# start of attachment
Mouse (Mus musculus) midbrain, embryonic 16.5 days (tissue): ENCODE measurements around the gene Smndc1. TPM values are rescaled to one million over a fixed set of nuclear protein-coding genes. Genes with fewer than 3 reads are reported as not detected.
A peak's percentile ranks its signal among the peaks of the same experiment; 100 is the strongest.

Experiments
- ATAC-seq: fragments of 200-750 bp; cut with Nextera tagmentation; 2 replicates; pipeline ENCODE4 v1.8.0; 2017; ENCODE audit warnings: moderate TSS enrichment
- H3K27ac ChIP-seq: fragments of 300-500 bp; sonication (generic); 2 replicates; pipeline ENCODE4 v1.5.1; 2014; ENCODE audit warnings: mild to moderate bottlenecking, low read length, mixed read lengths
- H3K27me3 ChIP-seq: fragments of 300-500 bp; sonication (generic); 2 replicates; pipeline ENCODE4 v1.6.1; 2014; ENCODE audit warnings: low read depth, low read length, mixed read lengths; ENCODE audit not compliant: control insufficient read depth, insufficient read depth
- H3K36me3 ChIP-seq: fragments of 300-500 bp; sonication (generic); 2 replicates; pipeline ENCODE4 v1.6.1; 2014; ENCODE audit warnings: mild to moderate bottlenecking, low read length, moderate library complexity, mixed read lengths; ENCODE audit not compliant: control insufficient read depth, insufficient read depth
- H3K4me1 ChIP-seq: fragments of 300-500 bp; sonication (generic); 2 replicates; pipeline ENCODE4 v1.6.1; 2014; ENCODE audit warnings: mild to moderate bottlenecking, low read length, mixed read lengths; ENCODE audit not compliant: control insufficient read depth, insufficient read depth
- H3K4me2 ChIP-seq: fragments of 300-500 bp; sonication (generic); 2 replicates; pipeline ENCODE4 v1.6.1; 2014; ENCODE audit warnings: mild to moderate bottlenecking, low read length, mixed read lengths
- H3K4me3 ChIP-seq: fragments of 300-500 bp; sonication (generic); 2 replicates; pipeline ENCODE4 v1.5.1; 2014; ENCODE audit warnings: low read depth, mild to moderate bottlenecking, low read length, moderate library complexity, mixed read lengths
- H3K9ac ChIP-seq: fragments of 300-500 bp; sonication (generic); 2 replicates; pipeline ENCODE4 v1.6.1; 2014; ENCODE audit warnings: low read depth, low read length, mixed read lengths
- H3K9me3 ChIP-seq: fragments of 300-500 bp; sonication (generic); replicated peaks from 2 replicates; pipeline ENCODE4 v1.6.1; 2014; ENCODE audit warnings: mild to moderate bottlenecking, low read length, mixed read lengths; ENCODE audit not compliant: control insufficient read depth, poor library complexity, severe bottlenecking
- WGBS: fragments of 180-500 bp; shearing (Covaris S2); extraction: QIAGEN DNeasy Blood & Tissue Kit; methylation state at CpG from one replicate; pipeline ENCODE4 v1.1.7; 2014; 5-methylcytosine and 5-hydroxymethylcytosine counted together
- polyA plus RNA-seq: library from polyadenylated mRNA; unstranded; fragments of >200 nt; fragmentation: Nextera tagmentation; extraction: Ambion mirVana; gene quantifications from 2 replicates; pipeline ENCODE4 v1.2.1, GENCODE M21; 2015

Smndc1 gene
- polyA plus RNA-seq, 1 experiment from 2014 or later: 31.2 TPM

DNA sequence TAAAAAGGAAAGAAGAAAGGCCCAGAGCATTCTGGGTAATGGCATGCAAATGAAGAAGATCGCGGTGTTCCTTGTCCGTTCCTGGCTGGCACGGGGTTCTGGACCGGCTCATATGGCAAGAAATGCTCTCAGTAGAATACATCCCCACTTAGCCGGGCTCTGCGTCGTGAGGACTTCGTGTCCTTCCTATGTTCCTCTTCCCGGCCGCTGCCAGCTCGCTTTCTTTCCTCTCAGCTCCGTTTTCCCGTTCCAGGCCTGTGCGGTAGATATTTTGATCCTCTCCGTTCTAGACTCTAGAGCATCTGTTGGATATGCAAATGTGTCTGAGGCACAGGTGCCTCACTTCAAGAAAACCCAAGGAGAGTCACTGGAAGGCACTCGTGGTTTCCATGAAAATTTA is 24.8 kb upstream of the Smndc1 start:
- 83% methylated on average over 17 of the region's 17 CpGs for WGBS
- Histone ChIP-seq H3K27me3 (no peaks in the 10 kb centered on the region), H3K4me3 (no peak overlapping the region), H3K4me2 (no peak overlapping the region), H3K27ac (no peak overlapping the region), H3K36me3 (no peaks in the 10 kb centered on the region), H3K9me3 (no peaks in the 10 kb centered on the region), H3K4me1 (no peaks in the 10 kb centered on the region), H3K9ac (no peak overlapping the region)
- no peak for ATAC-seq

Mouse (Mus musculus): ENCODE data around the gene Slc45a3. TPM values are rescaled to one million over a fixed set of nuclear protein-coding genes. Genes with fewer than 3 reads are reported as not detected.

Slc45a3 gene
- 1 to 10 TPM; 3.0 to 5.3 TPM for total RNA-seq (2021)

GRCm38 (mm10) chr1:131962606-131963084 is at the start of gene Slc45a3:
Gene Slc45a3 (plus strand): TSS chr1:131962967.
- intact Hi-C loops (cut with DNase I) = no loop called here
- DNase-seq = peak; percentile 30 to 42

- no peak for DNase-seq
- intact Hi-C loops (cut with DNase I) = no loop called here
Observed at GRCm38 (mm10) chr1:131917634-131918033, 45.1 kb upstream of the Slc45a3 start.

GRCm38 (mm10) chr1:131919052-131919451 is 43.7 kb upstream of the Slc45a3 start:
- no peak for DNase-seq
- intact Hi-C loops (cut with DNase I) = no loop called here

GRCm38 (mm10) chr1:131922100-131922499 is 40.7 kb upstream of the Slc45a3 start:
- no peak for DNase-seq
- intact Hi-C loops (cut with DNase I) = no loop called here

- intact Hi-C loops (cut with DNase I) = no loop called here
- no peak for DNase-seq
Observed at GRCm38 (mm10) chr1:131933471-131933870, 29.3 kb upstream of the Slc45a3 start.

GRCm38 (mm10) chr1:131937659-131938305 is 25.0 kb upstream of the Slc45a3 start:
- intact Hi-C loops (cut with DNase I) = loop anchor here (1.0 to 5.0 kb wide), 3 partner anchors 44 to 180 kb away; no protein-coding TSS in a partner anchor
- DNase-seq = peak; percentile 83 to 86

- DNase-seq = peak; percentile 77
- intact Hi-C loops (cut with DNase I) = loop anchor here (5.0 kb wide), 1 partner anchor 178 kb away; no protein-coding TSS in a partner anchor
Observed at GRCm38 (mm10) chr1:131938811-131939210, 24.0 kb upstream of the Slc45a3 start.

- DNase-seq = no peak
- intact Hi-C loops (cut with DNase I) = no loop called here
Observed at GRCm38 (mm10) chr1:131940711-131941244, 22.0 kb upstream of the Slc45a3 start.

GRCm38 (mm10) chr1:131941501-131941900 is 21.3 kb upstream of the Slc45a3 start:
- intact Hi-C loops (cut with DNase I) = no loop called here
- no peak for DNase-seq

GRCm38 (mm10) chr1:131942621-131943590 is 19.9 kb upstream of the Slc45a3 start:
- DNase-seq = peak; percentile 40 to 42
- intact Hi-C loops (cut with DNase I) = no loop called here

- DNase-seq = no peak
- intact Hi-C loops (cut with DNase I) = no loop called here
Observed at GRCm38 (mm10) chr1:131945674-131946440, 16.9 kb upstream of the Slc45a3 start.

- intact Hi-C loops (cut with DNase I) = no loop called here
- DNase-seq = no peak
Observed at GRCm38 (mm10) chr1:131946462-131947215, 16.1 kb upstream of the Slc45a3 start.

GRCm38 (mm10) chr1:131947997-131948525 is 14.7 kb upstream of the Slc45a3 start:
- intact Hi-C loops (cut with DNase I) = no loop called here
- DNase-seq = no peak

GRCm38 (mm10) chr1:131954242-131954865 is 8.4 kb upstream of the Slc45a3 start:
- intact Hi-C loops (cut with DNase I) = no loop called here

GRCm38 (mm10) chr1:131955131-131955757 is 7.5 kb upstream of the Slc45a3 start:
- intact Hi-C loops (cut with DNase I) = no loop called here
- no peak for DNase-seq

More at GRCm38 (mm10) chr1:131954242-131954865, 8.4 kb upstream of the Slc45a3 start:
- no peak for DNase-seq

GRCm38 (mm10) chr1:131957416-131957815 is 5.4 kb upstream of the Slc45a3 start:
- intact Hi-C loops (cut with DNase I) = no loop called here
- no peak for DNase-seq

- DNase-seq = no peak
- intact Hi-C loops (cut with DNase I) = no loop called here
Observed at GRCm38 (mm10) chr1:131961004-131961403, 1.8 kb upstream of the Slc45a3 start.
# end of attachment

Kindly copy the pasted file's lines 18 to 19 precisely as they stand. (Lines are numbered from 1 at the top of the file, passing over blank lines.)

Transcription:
- 83% methylated on average over 17 of the region's 17 CpGs for WGBS
- Histone ChIP-seq H3K27me3 (no peaks in the 10 kb centered on the region), H3K4me3 (no peak overlapping the region), H3K4me2 (no peak overlapping the region), H3K27ac (no peak overlapping the region), H3K36me3 (no peaks in the 10 kb centered on the region), H3K9me3 (no peaks in the 10 kb centered on the region), H3K4me1 (no peaks in the 10 kb centered on the region), H3K9ac (no peak overlapping the region)